Working people spoke their verdict in the April 19 Manitoba elections, handing the NDP government a massive defeat. Last fall, Prime Minister Harper tried to say Canadians weathered the economic crisis better than in other countries, and he too failed in his re-election bid. With great determination, working people are prepared to defeat any political party who says their future is secure and hopeful, when it clearly is not.
The Manitoba NDP vote dropped nearly half (44%), yet there was a lack of enthusiasm for the other parties, signified by a relatively low voter turnout in an election involving a change of government.
The Tories won 40 seats compared to 14 for the NDP and 3 for the Liberals. The Tory vote rose 42,000 compared to 29,000 for the Liberals and 12,000 for the Greens. Four thousand people officially declined their ballot, a 900 per cent increase.
The Communist Party was not the beneficiary of the NDP’s implosion, but registered a modest increase in votes, averaging 1 per cent for its six candidates.
The election was a referendum on the condition of the working class in Manitoba, not Greg Selinger’s leadership or the notion that the NDP was old and worn out. The Manitoba NDP upheld a system of unrestrained, neoliberal capitalism and oversaw the deep impoverishment of workers.
Working people are now in crisis or near-crisis conditions, on reserves and off, coping with a youth suicide epidemic, trying to keep the banks from repossessing their homes, one-sixth of workers at or near $11 an hour, worried about their children being seized by Child and Family Services (Manitoba has the highest apprehension rate in the world). People are realistically fearful about what will happen in the next economic downturn, about their future.
The Communist campaign correctly grasped the depth of the crisis and advanced genuine solutions that would curb the corporate establishment’s power and profits and boost the economy and conditions of working people. People were not yet ready to vote in large numbers for these policies.
In the last two years, the NDP blithely hiked the regressive sales tax and carried out a failed campaign for higher property taxes in Winnipeg’s civic election. An attempted coup in the NDP broke out 48 hours after that last failure. These tax hikes, carried out or not, were direct aid to the capitalist class. And they came in the wake of a two year public sector wage freeze.
Working people may have been more hopeful about their prospects in the 2011 election, shortly after the 2008 economic crisis, but they are now recognizing their precarious position, in Manitoba and across Canada.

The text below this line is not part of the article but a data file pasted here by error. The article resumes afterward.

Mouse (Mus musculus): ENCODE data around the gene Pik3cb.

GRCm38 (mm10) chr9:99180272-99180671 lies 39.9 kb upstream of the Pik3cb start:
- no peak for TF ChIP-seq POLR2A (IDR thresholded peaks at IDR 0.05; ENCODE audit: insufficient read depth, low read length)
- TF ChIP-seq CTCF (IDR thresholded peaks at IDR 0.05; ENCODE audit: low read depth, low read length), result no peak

Working people accurately perceived that the Manitoba NDP was pushing them deeper into debt and poverty. Yet one of the NDP’s main messages in the campaign was that workers were better off. The NDP government’s official slogan was “Better Jobs, Steady Growth.”
A large part of federal NDP MP Daniel Blaikie’s constituency covers Transcona which shifted heavily towards the Pallister Tories.
A day after the election, Blaikie said the election was “a referendum on Greg Selinger’s leadership.” He argued in support that “Manitoba fared very well compared to other provinces in a difficult economic time. I believe the investment-based, people-oriented policies of the NDP were an indispensable part of that success.”
Numerous facts contradict the view that the condition of the working class has improved or that private investment is helping Manitoba, especially the acute jobs crisis and the election result.
Working people voted for the Tories who pledged to drop the sales tax hike. It was an actual sane policy by the Tories, who also demanded for two years that the NDP raise the welfare housing allowance, a rate not raised since 1992. (This was really advocacy for the slum landlords, who will pocket the entire increase.)
The Tories came across as a moderate party, as friends of the poor and workers, and the NDP did not.
Under the Pallister Tories, people are not going to get the change they want, expect or need. How long can the enormous level of deception in Manitoba politics last? Probably not long.
The main test of theory is practice, and once people raise the level of activism and confront the corporate agenda in Manitoba on the streets and on the picket line, then clarity will grow at a mass level.
That struggle started during the election campaign itself, which saw a definite upswing of protests and large issue forums: a living wage rally (200 people), a poverty forum (300; the Communist Party was excluded), a disability forum (1,000), the occupation of the Indian Affairs office, an anti-racism protest (150), a student issues “grand slam” (50), an environmental forum (150), and so on.
There is no alternative except to building the struggle for jobs, education and social rights after this election in Manitoba, and that mean confronting corporate power and profits.